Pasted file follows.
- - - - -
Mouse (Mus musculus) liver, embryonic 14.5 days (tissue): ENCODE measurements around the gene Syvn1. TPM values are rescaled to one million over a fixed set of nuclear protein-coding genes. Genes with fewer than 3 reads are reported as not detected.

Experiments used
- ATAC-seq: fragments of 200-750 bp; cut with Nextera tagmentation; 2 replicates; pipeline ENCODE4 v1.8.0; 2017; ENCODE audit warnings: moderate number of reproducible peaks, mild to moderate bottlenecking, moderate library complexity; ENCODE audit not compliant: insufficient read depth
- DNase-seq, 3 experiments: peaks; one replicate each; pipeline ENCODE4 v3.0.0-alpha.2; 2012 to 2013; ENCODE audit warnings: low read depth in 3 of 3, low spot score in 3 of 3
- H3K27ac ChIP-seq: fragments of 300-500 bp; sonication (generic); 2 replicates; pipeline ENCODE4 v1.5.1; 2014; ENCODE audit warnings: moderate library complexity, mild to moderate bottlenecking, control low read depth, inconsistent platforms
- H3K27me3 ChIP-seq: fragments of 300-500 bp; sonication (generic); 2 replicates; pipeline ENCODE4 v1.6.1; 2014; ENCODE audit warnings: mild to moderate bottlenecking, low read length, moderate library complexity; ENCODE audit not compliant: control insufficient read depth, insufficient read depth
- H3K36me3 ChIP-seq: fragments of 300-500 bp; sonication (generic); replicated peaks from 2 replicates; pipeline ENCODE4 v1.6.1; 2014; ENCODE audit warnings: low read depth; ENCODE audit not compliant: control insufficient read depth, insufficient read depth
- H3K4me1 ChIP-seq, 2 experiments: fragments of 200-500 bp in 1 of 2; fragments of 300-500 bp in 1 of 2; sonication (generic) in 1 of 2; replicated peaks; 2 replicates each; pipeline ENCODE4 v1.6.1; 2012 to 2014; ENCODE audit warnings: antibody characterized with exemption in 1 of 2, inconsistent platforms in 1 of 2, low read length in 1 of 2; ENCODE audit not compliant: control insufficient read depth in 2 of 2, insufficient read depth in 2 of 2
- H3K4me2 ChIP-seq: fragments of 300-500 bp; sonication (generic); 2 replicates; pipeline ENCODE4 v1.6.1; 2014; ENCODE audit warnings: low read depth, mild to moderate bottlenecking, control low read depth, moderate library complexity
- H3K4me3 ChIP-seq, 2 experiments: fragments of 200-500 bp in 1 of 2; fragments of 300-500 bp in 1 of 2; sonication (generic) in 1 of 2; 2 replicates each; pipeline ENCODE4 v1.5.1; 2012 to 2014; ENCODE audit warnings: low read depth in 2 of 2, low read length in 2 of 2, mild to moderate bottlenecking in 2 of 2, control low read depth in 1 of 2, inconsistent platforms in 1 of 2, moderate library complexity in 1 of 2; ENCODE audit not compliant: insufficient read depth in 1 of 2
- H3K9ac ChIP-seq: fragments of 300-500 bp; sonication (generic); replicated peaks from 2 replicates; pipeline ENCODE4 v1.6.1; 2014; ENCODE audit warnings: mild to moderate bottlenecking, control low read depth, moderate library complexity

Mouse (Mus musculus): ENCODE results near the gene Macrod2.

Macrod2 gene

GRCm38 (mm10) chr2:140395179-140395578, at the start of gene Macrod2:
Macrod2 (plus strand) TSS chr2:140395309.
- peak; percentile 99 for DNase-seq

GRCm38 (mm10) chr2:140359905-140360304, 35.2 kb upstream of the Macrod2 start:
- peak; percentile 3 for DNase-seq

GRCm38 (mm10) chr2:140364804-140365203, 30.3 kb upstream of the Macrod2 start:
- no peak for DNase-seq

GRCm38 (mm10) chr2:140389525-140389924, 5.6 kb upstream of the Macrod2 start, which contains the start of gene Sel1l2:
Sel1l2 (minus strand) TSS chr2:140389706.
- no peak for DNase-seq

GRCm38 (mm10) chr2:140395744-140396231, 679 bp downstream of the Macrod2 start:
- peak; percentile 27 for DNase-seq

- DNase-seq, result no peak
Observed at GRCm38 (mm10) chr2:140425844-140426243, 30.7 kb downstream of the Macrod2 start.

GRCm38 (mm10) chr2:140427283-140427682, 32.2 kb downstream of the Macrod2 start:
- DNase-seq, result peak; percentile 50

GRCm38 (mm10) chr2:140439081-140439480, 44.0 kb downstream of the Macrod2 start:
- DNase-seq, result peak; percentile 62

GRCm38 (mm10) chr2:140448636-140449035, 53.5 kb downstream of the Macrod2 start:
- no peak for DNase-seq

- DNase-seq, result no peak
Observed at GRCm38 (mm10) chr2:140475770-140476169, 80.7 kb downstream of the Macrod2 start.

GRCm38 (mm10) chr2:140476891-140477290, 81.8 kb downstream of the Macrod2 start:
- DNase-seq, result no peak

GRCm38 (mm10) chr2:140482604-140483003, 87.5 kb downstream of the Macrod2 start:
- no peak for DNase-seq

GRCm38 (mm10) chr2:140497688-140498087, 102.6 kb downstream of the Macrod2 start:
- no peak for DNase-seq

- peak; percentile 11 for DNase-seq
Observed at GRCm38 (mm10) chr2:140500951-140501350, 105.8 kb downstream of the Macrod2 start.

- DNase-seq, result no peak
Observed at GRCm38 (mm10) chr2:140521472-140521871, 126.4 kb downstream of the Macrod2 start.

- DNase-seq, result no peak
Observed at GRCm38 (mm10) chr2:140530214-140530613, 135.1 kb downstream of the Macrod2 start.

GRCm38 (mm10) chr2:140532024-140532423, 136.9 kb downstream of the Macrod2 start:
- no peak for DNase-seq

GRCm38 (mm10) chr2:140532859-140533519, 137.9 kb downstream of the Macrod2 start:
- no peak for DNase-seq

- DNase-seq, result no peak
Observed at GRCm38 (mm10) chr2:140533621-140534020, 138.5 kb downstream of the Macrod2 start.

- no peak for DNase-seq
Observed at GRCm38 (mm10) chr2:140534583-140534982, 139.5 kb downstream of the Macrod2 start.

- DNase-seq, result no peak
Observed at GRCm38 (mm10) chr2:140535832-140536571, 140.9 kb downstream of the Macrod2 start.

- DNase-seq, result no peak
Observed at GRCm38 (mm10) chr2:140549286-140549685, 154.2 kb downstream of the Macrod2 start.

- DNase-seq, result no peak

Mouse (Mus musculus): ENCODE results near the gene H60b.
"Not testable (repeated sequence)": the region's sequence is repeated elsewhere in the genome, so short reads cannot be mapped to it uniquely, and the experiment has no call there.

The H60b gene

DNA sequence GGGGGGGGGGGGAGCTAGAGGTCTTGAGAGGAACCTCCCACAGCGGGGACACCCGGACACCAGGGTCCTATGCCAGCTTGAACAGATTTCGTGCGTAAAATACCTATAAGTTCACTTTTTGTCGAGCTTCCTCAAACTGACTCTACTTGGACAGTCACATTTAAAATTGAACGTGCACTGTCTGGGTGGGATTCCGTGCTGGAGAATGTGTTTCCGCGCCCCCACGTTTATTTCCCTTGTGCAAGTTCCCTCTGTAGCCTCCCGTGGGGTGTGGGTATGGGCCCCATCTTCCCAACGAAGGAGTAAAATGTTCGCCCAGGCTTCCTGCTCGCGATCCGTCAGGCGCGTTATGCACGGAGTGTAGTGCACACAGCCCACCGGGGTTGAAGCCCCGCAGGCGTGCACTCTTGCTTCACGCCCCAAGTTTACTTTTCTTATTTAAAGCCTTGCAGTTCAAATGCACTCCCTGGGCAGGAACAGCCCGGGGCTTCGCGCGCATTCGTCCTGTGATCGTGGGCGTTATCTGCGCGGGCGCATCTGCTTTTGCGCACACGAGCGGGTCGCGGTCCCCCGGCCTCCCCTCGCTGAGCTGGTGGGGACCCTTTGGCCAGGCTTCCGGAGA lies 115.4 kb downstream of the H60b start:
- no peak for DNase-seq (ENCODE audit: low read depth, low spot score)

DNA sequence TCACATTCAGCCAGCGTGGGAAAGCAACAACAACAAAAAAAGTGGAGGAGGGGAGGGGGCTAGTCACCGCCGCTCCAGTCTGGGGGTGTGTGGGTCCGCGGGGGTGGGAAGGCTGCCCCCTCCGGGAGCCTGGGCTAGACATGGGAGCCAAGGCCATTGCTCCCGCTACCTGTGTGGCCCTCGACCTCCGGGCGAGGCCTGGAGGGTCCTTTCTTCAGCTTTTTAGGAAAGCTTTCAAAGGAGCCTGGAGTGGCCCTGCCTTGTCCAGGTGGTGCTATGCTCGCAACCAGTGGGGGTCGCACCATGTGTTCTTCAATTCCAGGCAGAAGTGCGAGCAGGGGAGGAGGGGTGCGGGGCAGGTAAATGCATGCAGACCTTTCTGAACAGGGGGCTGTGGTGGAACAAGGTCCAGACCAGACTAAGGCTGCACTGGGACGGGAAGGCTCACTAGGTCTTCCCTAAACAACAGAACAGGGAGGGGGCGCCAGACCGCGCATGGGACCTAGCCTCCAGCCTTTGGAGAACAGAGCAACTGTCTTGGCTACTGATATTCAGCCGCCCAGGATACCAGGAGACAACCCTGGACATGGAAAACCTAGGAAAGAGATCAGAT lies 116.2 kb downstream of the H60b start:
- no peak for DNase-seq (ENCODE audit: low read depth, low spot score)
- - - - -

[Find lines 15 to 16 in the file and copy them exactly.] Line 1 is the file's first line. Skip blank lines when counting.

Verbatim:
Macrod2 (plus strand) TSS chr2:140395309.
- peak; percentile 99 for DNase-seq